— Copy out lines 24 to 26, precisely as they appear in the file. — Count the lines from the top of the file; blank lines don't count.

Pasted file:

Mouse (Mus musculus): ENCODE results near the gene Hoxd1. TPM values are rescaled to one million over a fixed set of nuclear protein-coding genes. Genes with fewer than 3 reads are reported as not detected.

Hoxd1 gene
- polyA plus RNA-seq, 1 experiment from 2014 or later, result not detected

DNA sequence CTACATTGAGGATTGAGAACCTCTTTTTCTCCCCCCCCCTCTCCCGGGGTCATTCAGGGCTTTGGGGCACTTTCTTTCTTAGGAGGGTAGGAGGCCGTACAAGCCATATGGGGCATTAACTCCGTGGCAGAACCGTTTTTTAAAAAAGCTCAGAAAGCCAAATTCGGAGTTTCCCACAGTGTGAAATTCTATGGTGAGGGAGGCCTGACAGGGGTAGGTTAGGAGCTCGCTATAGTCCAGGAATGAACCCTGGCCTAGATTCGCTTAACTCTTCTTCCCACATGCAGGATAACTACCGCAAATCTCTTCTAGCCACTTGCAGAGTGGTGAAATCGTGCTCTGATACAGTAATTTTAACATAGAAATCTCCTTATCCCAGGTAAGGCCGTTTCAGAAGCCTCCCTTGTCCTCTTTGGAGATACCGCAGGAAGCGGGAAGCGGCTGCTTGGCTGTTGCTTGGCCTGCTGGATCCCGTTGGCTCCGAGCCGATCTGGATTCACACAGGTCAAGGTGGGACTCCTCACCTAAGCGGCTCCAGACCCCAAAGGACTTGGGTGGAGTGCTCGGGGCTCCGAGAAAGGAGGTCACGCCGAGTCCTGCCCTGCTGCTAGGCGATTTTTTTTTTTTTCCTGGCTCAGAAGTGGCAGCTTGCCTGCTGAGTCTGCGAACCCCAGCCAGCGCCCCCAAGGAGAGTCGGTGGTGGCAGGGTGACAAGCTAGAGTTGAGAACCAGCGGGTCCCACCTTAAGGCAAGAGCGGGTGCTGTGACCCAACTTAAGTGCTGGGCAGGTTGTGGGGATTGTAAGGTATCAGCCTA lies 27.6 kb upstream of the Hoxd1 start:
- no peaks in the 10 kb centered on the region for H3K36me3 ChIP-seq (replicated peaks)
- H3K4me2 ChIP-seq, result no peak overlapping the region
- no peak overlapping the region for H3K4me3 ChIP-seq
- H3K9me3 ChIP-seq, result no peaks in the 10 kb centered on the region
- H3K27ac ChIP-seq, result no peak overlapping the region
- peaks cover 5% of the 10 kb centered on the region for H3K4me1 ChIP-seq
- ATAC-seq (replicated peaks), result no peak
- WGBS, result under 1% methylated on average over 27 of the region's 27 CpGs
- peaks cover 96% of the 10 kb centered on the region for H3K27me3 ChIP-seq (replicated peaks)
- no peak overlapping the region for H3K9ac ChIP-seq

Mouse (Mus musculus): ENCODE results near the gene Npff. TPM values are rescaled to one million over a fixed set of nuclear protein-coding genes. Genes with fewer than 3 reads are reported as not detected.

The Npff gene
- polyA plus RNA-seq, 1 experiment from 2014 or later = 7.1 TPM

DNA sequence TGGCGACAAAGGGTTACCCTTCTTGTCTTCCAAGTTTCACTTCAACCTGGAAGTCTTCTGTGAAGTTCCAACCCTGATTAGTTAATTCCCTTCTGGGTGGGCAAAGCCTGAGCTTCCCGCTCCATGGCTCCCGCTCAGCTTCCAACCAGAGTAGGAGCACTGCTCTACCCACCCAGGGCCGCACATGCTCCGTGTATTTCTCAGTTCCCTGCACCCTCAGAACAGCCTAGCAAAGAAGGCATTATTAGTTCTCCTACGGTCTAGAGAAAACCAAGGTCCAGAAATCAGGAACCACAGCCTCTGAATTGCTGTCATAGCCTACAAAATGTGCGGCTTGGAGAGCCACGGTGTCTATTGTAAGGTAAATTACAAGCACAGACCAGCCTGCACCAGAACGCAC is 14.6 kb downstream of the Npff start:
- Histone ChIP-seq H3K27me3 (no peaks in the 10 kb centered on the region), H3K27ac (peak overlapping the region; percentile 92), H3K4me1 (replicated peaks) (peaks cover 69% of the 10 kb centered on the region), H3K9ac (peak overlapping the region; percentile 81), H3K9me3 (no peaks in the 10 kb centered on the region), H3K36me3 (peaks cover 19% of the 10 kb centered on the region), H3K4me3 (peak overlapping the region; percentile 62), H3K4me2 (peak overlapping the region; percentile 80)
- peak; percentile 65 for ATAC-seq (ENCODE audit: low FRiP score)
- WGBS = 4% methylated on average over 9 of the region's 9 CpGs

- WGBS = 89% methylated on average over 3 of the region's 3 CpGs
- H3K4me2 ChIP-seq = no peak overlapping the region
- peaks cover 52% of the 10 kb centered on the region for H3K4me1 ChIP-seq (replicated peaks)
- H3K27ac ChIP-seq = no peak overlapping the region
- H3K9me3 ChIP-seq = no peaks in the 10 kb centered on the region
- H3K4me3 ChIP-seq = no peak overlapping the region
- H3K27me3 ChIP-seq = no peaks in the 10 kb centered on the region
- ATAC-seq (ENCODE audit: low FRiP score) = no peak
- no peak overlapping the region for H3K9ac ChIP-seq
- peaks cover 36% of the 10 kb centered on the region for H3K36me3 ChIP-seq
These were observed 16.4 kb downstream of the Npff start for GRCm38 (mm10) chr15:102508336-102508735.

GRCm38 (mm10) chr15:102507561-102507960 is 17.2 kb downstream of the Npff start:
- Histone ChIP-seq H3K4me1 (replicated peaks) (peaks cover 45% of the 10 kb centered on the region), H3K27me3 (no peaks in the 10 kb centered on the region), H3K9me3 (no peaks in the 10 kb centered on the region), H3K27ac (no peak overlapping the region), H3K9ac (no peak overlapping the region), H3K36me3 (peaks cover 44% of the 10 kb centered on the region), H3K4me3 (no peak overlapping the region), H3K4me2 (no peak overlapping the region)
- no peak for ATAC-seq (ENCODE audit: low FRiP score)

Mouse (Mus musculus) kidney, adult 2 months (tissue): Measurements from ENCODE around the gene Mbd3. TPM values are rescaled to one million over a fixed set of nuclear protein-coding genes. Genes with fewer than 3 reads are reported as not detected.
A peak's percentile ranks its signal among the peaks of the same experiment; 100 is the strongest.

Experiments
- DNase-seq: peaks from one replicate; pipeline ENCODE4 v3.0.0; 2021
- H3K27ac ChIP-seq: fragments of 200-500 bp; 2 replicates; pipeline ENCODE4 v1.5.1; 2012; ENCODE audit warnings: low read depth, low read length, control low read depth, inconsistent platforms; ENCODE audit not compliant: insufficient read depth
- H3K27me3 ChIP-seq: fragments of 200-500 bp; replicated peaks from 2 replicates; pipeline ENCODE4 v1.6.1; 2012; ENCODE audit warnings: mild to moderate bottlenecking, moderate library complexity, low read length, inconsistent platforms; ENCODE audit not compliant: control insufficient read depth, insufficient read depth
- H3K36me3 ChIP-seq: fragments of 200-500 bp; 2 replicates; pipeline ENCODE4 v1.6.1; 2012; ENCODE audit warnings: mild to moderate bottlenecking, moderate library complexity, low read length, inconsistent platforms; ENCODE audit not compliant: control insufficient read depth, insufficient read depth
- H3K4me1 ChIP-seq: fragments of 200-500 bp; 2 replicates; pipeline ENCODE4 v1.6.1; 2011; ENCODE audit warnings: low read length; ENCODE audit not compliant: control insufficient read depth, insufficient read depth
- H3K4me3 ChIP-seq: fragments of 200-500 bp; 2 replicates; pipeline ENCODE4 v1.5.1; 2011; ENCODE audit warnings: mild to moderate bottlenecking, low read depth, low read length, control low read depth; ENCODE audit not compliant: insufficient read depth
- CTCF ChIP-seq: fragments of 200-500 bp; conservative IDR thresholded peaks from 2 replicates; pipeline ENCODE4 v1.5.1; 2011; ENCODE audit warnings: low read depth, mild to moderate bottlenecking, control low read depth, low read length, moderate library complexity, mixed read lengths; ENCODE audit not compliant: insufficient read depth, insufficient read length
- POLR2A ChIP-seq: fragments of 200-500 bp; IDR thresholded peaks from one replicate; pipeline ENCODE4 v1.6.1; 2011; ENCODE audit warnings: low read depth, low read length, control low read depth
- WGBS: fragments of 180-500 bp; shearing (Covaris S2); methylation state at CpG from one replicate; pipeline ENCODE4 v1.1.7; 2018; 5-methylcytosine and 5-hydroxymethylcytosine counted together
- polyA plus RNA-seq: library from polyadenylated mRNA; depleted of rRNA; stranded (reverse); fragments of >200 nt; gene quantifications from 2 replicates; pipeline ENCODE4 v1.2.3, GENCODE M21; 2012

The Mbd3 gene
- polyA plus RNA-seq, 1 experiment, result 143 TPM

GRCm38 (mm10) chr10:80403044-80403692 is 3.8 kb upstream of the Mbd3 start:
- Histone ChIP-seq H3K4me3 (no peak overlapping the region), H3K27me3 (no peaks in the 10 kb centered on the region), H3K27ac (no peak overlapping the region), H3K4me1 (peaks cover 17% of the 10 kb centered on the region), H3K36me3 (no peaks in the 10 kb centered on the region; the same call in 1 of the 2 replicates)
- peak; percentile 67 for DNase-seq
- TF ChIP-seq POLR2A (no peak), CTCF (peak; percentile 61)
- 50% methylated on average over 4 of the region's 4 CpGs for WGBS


- peaks cover 52% of the 10 kb centered on the region for H3K4me1 ChIP-seq (replicated peaks)
- H3K27ac ChIP-seq = no peak overlapping the region
- H3K9me3 ChIP-seq = no peaks in the 10 kb centered on the region